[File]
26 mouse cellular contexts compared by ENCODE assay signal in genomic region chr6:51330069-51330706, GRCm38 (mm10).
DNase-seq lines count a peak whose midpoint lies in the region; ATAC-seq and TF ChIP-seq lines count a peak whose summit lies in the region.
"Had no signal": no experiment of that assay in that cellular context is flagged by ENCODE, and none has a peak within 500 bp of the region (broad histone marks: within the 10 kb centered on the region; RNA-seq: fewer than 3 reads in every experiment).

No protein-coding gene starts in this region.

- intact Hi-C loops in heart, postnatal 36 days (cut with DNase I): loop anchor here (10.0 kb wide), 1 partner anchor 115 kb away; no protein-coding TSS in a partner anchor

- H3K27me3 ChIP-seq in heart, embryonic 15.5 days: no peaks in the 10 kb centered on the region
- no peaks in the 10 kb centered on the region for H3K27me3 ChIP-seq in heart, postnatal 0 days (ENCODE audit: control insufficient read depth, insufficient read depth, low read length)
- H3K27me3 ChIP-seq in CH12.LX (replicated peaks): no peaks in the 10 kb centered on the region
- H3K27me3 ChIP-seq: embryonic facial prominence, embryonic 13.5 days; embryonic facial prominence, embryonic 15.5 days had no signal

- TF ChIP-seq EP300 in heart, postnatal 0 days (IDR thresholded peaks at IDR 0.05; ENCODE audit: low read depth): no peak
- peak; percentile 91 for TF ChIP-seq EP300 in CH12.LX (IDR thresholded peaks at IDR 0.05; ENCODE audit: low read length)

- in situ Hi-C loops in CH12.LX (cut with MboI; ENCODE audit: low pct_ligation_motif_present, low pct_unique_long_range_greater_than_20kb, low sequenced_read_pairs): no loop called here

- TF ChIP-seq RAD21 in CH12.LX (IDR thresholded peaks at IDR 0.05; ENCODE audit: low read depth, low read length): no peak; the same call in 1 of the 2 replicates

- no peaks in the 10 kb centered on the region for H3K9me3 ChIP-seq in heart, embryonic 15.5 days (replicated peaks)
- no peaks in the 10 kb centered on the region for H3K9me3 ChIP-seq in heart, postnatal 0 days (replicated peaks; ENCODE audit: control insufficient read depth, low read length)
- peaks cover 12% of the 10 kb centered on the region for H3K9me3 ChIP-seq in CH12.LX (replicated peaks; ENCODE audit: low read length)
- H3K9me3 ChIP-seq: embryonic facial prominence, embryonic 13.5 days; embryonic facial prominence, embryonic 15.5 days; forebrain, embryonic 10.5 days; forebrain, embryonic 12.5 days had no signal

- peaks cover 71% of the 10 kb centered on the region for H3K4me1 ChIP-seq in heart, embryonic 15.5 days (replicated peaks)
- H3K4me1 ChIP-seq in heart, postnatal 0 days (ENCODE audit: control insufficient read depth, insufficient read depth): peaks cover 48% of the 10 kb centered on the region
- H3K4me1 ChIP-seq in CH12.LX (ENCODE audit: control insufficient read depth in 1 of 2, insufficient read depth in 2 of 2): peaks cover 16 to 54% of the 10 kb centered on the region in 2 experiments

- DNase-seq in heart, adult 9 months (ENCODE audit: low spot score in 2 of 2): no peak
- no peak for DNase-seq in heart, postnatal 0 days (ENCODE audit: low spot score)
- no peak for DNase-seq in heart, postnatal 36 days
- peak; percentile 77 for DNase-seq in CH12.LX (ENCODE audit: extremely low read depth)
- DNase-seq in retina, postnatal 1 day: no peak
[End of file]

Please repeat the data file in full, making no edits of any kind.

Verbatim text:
26 mouse cellular contexts compared by ENCODE assay signal in genomic region chr6:51330069-51330706, GRCm38 (mm10).
DNase-seq lines count a peak whose midpoint lies in the region; ATAC-seq and TF ChIP-seq lines count a peak whose summit lies in the region.
"Had no signal": no experiment of that assay in that cellular context is flagged by ENCODE, and none has a peak within 500 bp of the region (broad histone marks: within the 10 kb centered on the region; RNA-seq: fewer than 3 reads in every experiment).

No protein-coding gene starts in this region.

- intact Hi-C loops in heart, postnatal 36 days (cut with DNase I): loop anchor here (10.0 kb wide), 1 partner anchor 115 kb away; no protein-coding TSS in a partner anchor

- H3K27me3 ChIP-seq in heart, embryonic 15.5 days: no peaks in the 10 kb centered on the region
- no peaks in the 10 kb centered on the region for H3K27me3 ChIP-seq in heart, postnatal 0 days (ENCODE audit: control insufficient read depth, insufficient read depth, low read length)
- H3K27me3 ChIP-seq in CH12.LX (replicated peaks): no peaks in the 10 kb centered on the region
- H3K27me3 ChIP-seq: embryonic facial prominence, embryonic 13.5 days; embryonic facial prominence, embryonic 15.5 days had no signal

- TF ChIP-seq EP300 in heart, postnatal 0 days (IDR thresholded peaks at IDR 0.05; ENCODE audit: low read depth): no peak
- peak; percentile 91 for TF ChIP-seq EP300 in CH12.LX (IDR thresholded peaks at IDR 0.05; ENCODE audit: low read length)

- in situ Hi-C loops in CH12.LX (cut with MboI; ENCODE audit: low pct_ligation_motif_present, low pct_unique_long_range_greater_than_20kb, low sequenced_read_pairs): no loop called here

- TF ChIP-seq RAD21 in CH12.LX (IDR thresholded peaks at IDR 0.05; ENCODE audit: low read depth, low read length): no peak; the same call in 1 of the 2 replicates

- no peaks in the 10 kb centered on the region for H3K9me3 ChIP-seq in heart, embryonic 15.5 days (replicated peaks)
- no peaks in the 10 kb centered on the region for H3K9me3 ChIP-seq in heart, postnatal 0 days (replicated peaks; ENCODE audit: control insufficient read depth, low read length)
- peaks cover 12% of the 10 kb centered on the region for H3K9me3 ChIP-seq in CH12.LX (replicated peaks; ENCODE audit: low read length)
- H3K9me3 ChIP-seq: embryonic facial prominence, embryonic 13.5 days; embryonic facial prominence, embryonic 15.5 days; forebrain, embryonic 10.5 days; forebrain, embryonic 12.5 days had no signal

- peaks cover 71% of the 10 kb centered on the region for H3K4me1 ChIP-seq in heart, embryonic 15.5 days (replicated peaks)
- H3K4me1 ChIP-seq in heart, postnatal 0 days (ENCODE audit: control insufficient read depth, insufficient read depth): peaks cover 48% of the 10 kb centered on the region
- H3K4me1 ChIP-seq in CH12.LX (ENCODE audit: control insufficient read depth in 1 of 2, insufficient read depth in 2 of 2): peaks cover 16 to 54% of the 10 kb centered on the region in 2 experiments

- DNase-seq in heart, adult 9 months (ENCODE audit: low spot score in 2 of 2): no peak
- no peak for DNase-seq in heart, postnatal 0 days (ENCODE audit: low spot score)
- no peak for DNase-seq in heart, postnatal 36 days
- peak; percentile 77 for DNase-seq in CH12.LX (ENCODE audit: extremely low read depth)
- DNase-seq in retina, postnatal 1 day: no peak